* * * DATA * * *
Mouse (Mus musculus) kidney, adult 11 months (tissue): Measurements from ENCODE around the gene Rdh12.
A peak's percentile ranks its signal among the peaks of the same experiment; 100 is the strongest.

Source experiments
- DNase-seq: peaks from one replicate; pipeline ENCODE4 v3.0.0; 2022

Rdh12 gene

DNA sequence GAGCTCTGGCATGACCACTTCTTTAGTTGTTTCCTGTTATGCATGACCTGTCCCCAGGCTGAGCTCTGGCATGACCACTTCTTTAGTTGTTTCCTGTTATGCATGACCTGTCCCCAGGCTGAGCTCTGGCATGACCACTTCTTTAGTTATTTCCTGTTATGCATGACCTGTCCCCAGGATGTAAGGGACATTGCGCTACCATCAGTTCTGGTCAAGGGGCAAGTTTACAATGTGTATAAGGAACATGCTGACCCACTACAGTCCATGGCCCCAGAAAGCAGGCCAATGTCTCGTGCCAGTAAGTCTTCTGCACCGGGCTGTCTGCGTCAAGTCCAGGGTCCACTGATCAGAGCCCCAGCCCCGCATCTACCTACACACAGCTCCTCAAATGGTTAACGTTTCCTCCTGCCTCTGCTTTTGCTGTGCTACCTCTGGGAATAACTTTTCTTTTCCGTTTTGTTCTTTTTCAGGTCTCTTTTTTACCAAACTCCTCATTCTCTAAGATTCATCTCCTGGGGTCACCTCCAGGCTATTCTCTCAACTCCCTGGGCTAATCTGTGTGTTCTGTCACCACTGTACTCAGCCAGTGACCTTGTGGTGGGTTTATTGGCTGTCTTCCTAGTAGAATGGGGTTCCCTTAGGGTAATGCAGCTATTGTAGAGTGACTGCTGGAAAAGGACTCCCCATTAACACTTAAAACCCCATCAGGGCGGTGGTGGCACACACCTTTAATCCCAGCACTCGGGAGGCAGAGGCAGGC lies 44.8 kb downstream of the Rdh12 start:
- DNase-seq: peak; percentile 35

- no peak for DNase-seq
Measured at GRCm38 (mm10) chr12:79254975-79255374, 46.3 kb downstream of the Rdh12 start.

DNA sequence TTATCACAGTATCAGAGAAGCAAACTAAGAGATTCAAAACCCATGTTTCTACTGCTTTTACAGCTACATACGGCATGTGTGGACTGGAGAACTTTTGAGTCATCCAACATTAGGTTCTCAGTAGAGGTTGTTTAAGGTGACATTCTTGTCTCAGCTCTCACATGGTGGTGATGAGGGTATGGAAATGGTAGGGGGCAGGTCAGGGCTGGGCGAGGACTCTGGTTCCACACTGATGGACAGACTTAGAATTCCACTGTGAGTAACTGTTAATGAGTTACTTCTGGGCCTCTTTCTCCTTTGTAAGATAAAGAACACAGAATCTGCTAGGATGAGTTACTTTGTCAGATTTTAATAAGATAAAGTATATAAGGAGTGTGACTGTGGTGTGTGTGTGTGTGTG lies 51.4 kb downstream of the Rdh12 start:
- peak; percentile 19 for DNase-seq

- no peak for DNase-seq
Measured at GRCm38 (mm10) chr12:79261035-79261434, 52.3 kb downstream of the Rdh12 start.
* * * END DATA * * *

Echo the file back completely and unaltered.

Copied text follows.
Mouse (Mus musculus) kidney, adult 11 months (tissue): Measurements from ENCODE around the gene Rdh12.
A peak's percentile ranks its signal among the peaks of the same experiment; 100 is the strongest.

Source experiments
- DNase-seq: peaks from one replicate; pipeline ENCODE4 v3.0.0; 2022

Rdh12 gene

DNA sequence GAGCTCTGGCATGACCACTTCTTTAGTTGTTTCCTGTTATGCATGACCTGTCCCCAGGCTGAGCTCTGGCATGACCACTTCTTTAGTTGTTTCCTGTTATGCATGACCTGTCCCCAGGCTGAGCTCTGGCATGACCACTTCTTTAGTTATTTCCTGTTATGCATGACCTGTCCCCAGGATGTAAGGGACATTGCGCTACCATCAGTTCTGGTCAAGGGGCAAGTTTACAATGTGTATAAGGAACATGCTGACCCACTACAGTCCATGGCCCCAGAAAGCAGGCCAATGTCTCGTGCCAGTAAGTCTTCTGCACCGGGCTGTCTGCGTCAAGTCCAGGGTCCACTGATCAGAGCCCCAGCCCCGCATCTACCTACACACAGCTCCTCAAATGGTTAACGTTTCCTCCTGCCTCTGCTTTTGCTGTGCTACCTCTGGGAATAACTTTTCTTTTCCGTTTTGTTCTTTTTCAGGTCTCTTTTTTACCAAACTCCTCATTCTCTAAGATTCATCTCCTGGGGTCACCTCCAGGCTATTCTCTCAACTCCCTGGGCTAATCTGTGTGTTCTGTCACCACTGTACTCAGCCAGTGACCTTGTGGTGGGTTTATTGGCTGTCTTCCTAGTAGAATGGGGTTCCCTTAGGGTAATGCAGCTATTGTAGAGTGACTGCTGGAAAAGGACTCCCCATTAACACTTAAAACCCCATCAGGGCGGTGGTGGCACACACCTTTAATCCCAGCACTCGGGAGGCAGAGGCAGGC lies 44.8 kb downstream of the Rdh12 start:
- DNase-seq: peak; percentile 35

- no peak for DNase-seq
Measured at GRCm38 (mm10) chr12:79254975-79255374, 46.3 kb downstream of the Rdh12 start.

DNA sequence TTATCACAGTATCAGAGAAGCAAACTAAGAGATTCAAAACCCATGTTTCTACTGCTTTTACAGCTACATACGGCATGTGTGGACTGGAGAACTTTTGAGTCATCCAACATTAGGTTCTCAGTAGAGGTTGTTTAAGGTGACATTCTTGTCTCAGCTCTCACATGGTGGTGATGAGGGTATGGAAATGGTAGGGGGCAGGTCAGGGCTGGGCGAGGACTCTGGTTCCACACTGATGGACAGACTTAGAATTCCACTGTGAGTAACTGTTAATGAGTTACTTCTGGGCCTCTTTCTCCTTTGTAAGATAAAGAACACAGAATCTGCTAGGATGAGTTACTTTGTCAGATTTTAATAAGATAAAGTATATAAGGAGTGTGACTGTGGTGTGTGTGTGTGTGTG lies 51.4 kb downstream of the Rdh12 start:
- peak; percentile 19 for DNase-seq

- no peak for DNase-seq
Measured at GRCm38 (mm10) chr12:79261035-79261434, 52.3 kb downstream of the Rdh12 start.